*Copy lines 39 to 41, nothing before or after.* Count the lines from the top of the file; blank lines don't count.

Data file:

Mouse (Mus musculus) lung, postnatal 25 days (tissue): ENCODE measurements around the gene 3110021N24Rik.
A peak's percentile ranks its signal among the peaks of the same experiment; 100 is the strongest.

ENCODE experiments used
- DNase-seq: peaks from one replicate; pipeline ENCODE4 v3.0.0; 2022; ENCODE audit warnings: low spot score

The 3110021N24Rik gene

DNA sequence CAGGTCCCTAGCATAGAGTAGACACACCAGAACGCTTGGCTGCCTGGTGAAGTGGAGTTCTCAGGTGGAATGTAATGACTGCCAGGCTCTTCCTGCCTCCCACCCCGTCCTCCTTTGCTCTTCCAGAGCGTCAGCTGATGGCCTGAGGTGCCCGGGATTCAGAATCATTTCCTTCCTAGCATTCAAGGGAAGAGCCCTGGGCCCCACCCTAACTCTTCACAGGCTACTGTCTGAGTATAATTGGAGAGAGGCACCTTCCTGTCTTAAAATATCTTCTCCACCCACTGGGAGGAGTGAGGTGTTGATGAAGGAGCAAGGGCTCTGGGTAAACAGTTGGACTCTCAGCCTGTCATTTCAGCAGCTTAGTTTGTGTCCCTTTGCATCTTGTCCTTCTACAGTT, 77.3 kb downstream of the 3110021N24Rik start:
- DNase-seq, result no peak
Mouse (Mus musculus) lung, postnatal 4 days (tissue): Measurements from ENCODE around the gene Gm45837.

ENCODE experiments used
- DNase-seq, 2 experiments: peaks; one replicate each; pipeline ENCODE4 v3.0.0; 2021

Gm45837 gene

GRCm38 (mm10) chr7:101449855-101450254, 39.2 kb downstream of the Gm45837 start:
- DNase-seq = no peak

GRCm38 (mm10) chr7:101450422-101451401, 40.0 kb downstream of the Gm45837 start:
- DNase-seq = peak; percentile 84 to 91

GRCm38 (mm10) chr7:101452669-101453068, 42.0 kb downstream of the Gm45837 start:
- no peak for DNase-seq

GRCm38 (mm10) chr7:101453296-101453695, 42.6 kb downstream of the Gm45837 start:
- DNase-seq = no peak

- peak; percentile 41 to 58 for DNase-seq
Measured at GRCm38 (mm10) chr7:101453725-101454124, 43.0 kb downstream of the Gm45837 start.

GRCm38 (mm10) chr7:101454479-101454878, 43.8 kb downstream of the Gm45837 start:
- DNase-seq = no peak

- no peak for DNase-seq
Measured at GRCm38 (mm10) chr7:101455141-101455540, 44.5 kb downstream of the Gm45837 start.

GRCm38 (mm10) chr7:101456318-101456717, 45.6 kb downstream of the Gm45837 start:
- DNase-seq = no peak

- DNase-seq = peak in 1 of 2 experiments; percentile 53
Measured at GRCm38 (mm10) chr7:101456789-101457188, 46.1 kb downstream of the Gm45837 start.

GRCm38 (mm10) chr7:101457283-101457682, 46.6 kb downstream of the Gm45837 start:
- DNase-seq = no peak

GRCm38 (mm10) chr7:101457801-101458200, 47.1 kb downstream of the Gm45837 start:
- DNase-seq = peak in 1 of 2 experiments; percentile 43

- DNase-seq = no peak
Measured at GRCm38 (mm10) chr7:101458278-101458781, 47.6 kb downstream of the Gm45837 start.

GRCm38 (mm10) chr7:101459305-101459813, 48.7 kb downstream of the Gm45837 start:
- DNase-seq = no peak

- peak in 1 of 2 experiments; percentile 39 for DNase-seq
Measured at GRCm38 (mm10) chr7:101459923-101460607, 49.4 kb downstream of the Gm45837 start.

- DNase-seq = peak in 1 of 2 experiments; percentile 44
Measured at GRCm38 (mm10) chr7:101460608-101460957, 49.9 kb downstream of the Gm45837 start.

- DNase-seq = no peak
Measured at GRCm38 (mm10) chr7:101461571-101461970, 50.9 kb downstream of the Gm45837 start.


Measured at GRCm38 (mm10) chr7:101459923-101460607, 49.4 kb downstream of the Gm45837 start.

- DNase-seq = peak in 1 of 2 experiments; percentile 44
Measured at GRCm38 (mm10) chr7:101460608-101460957, 49.9 kb downstream of the Gm45837 start.